35 Virtual Degree Theorem: There always exist β i such that 1.For i ≥ 1, |β i | · 1. 2.As i → ∞, β i →0 exponentially. 3.The expected increase in v(u) is proportional to v(u). Recurrence:  1 =1,  2 =p,  i+1 =  i – (1-p)  i-1 for p=½,  i = 1, 1/2, 0, -1/4, -1/4, -1/8, 0, 1/16, … E.g., for p=¾,  i = 1, 3/4, 1/2, 5/16, 3/16, 7/64,...

36 Virtual Degree, continued Theorem: For any node u and time t ≥ t u, E[v t (u)] = Θ((t/t u ) p ) Let v t (u) be the virtual degree of node u at time t and t u be the time when node u first appears. So, the expected virtual degrees follow a power law.

37 Actual Degree Theorem: For any node u and time t ≥ t u, E[degree(u)] ≥ Ω((t/t u ) p(1-p) ) We can also obtain lower bounds on the expected values of the actual degrees:

38 Outline Background/Previous Work Motivation Models Theoretical results Experimental results Conclusions

39 Experiments Random graphs of n=100,000 nodes Compute statistics averaged over 100 runs. K=1 (Every node has out-degree 1)

40 Online Erdös-Renyi

41 Directed 1-Step Random Surfer, p=3/4

42 Directed 1-Step Random Surfer, p=1/2

43 Directed 1-Step Random Surfer, p=1/4

44 Directed Coin Flipping, p=1/2

45 Directed Coin Flipping, p=1/4

46 Undirected coin flipping, p=1/2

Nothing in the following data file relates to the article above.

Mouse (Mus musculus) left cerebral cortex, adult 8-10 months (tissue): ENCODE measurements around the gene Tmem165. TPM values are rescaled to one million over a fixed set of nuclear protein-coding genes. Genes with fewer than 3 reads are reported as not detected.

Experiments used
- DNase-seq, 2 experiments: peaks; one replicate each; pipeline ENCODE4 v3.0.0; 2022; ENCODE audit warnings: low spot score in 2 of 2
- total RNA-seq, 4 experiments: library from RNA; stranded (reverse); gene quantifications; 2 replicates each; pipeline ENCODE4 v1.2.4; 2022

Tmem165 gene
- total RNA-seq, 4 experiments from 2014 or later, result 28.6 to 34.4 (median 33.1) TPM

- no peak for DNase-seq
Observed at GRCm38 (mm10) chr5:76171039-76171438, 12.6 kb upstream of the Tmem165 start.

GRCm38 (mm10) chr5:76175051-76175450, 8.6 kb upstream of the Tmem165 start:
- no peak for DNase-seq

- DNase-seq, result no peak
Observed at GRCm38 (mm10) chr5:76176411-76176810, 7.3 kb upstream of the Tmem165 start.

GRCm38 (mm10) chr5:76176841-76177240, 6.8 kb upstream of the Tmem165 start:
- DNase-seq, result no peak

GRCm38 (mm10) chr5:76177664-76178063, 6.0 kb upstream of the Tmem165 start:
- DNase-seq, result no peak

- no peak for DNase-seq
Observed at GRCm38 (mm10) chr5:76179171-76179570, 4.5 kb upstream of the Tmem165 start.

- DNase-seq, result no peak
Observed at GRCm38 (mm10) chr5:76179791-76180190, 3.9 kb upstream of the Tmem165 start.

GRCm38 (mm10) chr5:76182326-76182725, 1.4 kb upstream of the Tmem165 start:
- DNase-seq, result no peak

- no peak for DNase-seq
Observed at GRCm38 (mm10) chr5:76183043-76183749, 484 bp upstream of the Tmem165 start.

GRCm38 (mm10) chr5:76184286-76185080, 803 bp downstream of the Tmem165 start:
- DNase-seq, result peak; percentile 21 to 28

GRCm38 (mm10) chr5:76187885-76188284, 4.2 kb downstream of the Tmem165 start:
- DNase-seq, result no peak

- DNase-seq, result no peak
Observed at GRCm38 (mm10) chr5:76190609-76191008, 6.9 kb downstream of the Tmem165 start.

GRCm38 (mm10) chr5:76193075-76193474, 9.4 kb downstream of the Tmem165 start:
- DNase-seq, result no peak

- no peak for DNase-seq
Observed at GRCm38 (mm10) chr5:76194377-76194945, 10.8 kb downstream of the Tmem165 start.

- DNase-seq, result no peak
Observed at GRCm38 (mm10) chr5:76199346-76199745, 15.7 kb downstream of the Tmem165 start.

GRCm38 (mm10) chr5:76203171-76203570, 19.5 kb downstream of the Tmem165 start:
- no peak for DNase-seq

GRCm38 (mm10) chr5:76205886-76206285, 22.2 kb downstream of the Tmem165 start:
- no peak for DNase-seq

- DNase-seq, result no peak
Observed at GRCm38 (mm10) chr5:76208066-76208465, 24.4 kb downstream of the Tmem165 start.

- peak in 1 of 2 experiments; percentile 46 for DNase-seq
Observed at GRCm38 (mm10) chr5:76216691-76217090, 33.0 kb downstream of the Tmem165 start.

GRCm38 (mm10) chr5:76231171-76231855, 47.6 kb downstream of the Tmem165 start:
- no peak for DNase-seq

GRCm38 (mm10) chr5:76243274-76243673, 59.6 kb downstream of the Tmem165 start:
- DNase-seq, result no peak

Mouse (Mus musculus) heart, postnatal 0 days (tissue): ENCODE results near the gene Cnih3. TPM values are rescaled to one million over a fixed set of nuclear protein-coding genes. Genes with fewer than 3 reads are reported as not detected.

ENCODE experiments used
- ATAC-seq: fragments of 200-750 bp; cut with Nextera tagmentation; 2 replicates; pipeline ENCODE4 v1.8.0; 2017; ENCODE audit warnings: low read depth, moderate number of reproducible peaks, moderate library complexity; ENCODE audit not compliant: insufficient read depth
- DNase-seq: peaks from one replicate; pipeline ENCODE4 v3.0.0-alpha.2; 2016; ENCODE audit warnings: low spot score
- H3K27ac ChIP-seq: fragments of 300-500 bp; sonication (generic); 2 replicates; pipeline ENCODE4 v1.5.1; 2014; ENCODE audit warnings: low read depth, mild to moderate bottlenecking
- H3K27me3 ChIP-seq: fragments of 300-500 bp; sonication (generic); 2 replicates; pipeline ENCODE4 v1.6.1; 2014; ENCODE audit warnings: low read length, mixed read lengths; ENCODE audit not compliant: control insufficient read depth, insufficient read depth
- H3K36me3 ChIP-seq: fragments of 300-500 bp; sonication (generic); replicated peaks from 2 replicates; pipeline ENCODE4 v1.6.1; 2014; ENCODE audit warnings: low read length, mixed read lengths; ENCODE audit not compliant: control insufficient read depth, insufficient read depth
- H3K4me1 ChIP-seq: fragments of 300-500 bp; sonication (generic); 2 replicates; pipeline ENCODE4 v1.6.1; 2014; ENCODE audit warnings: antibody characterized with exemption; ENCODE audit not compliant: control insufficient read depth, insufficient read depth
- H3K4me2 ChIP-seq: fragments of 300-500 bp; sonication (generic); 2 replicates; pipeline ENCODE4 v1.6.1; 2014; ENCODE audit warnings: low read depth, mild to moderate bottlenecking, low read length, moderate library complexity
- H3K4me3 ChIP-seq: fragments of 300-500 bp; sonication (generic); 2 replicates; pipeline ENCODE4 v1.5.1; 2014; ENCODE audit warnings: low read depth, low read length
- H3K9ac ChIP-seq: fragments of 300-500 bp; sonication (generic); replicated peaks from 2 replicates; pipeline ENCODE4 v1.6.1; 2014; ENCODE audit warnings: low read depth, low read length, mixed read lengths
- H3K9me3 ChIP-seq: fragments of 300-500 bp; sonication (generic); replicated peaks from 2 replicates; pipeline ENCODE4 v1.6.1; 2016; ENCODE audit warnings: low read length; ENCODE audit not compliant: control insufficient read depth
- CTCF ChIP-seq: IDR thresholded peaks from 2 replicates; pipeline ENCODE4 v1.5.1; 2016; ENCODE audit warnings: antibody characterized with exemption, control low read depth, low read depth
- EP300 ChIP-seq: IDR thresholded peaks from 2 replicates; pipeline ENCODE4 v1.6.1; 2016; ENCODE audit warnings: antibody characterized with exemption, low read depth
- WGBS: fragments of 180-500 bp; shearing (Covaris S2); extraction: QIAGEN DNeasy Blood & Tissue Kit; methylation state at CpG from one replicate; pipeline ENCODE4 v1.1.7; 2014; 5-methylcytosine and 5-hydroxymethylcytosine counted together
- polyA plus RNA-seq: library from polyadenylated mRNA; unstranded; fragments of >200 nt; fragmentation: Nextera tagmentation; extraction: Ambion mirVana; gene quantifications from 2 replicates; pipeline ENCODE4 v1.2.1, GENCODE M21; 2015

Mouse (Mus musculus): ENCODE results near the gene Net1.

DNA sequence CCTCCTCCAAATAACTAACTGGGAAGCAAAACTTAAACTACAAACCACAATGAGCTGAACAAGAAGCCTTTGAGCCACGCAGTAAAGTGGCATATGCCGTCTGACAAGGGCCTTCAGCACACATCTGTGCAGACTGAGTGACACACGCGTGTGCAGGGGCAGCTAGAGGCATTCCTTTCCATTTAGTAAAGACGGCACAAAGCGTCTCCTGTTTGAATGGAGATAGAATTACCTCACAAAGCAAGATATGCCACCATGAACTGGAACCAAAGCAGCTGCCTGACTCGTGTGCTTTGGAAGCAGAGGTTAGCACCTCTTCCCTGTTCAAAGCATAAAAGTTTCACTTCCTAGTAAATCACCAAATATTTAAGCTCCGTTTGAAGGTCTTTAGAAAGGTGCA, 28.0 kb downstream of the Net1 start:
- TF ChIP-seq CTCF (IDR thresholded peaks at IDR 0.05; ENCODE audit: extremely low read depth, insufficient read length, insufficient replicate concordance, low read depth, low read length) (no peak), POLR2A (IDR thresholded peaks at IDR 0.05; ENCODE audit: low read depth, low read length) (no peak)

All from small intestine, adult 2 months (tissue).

47 Undirected Coin Flipping p=0.05

48 Outline Background/Previous Work Motivation Models Theoretical results Experimental results Conclusions

49 Conclusions Directed random walk models appear to generate power-laws (and partial theoretical results). Power laws can naturally emerge, even if all nodes have the same intrinsic “attractiveness”.

50 Open questions Can we prove that the degrees in the directed coin- flipping model do indeed follow a power law? Analyze degree distribution for the undirected coin-flipping model with p=1/2? Suppose page i has “interestingness” p i. Can we analyze the degree as a function of t, i and p i ?

51 Questions?

Download ppt "1 A Random-Surfer Web-Graph Model (Joint work with Avrim Blum & Hubert Chan) Mugizi Rwebangira."

Similar presentations

Ads by Google